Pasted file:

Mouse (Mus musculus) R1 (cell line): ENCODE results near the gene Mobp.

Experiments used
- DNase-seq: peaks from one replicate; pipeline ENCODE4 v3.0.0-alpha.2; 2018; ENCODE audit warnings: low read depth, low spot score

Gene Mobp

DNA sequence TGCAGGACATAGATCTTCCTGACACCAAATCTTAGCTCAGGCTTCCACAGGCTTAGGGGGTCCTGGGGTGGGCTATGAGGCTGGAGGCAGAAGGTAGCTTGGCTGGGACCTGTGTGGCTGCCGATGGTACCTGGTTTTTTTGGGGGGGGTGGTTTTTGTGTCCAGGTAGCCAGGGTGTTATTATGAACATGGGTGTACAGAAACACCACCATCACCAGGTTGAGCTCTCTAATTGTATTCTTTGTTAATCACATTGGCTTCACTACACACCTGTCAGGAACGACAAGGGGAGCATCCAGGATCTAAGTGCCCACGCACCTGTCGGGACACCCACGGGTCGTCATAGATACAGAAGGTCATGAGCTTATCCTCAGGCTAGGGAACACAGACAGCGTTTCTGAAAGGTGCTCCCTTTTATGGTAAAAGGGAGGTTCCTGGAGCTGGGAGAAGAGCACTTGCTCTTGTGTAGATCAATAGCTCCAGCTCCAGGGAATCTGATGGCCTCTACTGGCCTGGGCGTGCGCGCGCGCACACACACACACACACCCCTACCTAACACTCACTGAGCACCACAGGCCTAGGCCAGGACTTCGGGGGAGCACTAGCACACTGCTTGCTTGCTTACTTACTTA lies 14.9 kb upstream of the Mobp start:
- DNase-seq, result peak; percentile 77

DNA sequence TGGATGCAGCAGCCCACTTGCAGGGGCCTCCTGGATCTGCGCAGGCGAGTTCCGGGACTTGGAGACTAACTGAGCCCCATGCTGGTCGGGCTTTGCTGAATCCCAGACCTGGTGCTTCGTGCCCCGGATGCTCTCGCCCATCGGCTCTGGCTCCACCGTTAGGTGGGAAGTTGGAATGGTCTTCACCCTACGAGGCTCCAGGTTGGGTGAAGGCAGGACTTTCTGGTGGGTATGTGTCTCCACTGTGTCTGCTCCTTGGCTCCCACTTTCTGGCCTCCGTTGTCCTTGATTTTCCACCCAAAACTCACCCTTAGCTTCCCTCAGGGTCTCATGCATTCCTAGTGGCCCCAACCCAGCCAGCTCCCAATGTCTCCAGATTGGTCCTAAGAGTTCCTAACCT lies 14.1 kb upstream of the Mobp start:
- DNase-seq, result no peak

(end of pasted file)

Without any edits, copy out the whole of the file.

Mouse (Mus musculus) R1 (cell line): ENCODE results near the gene Mobp.

Experiments used
- DNase-seq: peaks from one replicate; pipeline ENCODE4 v3.0.0-alpha.2; 2018; ENCODE audit warnings: low read depth, low spot score

Gene Mobp

DNA sequence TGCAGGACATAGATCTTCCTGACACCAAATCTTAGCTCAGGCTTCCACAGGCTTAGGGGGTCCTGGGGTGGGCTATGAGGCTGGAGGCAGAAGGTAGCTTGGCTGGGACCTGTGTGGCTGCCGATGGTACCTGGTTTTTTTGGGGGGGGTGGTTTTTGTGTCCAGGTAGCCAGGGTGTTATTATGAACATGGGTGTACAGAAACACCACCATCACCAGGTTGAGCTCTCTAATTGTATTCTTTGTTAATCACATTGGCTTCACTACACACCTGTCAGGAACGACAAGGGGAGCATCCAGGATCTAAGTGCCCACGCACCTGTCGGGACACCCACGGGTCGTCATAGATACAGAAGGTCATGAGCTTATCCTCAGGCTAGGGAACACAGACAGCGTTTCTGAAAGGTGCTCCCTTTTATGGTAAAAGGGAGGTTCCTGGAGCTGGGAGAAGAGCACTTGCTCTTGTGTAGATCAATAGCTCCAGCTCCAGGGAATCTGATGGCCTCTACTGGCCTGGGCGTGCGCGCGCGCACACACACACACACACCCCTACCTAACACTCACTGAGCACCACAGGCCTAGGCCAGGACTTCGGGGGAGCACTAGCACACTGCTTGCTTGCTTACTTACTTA lies 14.9 kb upstream of the Mobp start:
- DNase-seq, result peak; percentile 77

DNA sequence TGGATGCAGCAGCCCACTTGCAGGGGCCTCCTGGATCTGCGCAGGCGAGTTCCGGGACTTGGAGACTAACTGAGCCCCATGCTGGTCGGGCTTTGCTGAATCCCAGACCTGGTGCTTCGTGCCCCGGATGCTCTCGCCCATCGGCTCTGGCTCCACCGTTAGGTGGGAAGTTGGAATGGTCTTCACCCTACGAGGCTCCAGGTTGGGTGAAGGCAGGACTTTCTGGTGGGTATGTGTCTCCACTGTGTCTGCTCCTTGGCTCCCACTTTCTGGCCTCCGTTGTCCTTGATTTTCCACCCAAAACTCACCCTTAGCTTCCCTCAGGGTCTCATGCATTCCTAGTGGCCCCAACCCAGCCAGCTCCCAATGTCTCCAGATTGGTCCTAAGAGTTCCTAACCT lies 14.1 kb upstream of the Mobp start:
- DNase-seq, result no peak